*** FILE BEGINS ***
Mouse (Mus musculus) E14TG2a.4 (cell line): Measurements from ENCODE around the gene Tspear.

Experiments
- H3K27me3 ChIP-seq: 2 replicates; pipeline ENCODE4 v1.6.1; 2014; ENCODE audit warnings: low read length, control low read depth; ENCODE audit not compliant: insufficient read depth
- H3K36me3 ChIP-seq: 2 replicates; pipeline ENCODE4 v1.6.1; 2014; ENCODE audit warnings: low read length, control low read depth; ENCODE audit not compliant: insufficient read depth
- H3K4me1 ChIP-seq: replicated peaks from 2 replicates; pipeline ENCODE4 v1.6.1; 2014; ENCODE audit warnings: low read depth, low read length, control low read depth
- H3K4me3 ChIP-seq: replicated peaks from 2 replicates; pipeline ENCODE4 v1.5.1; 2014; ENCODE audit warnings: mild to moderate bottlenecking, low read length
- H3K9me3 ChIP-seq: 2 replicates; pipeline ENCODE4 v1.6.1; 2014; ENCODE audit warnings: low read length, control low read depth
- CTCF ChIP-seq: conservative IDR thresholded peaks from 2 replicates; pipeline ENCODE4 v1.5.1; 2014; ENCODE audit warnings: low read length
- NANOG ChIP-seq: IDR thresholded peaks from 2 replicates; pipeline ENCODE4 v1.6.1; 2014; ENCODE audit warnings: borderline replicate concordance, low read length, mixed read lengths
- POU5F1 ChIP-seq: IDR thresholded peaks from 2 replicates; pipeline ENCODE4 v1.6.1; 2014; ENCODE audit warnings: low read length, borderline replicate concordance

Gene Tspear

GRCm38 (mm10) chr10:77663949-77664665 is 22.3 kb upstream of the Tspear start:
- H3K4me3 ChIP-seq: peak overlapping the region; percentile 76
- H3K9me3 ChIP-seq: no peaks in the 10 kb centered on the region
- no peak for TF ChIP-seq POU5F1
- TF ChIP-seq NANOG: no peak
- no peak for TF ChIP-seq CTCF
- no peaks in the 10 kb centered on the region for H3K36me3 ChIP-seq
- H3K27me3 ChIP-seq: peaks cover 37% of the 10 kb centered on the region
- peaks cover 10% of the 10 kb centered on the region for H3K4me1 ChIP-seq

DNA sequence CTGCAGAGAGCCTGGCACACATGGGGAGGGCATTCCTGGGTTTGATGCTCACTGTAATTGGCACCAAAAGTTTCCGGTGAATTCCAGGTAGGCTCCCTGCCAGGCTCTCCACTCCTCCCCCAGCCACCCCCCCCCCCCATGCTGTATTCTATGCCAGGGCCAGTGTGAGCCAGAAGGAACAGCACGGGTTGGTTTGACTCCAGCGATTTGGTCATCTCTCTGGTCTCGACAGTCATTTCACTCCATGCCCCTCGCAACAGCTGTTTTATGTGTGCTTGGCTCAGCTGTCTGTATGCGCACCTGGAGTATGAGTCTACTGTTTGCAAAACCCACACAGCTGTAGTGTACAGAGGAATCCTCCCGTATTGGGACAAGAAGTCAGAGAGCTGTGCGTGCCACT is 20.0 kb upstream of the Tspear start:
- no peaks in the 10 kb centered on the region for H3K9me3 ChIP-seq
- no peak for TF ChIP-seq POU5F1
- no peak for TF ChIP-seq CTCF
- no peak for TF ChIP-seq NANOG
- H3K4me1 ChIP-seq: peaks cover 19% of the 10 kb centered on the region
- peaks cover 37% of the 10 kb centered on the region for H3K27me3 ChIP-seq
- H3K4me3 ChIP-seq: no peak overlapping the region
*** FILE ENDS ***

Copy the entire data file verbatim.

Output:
Mouse (Mus musculus) E14TG2a.4 (cell line): Measurements from ENCODE around the gene Tspear.

Experiments
- H3K27me3 ChIP-seq: 2 replicates; pipeline ENCODE4 v1.6.1; 2014; ENCODE audit warnings: low read length, control low read depth; ENCODE audit not compliant: insufficient read depth
- H3K36me3 ChIP-seq: 2 replicates; pipeline ENCODE4 v1.6.1; 2014; ENCODE audit warnings: low read length, control low read depth; ENCODE audit not compliant: insufficient read depth
- H3K4me1 ChIP-seq: replicated peaks from 2 replicates; pipeline ENCODE4 v1.6.1; 2014; ENCODE audit warnings: low read depth, low read length, control low read depth
- H3K4me3 ChIP-seq: replicated peaks from 2 replicates; pipeline ENCODE4 v1.5.1; 2014; ENCODE audit warnings: mild to moderate bottlenecking, low read length
- H3K9me3 ChIP-seq: 2 replicates; pipeline ENCODE4 v1.6.1; 2014; ENCODE audit warnings: low read length, control low read depth
- CTCF ChIP-seq: conservative IDR thresholded peaks from 2 replicates; pipeline ENCODE4 v1.5.1; 2014; ENCODE audit warnings: low read length
- NANOG ChIP-seq: IDR thresholded peaks from 2 replicates; pipeline ENCODE4 v1.6.1; 2014; ENCODE audit warnings: borderline replicate concordance, low read length, mixed read lengths
- POU5F1 ChIP-seq: IDR thresholded peaks from 2 replicates; pipeline ENCODE4 v1.6.1; 2014; ENCODE audit warnings: low read length, borderline replicate concordance

Gene Tspear

GRCm38 (mm10) chr10:77663949-77664665 is 22.3 kb upstream of the Tspear start:
- H3K4me3 ChIP-seq: peak overlapping the region; percentile 76
- H3K9me3 ChIP-seq: no peaks in the 10 kb centered on the region
- no peak for TF ChIP-seq POU5F1
- TF ChIP-seq NANOG: no peak
- no peak for TF ChIP-seq CTCF
- no peaks in the 10 kb centered on the region for H3K36me3 ChIP-seq
- H3K27me3 ChIP-seq: peaks cover 37% of the 10 kb centered on the region
- peaks cover 10% of the 10 kb centered on the region for H3K4me1 ChIP-seq

DNA sequence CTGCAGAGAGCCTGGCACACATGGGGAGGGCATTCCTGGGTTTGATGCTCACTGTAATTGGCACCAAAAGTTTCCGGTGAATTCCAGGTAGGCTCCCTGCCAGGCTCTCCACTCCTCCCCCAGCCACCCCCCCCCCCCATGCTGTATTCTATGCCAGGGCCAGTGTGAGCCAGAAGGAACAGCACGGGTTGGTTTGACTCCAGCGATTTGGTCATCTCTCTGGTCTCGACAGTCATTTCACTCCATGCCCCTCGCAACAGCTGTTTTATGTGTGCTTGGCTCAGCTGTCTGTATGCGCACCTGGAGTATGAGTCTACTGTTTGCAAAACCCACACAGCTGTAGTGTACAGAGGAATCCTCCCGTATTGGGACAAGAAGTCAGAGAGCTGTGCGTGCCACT is 20.0 kb upstream of the Tspear start:
- no peaks in the 10 kb centered on the region for H3K9me3 ChIP-seq
- no peak for TF ChIP-seq POU5F1
- no peak for TF ChIP-seq CTCF
- no peak for TF ChIP-seq NANOG
- H3K4me1 ChIP-seq: peaks cover 19% of the 10 kb centered on the region
- peaks cover 37% of the 10 kb centered on the region for H3K27me3 ChIP-seq
- H3K4me3 ChIP-seq: no peak overlapping the region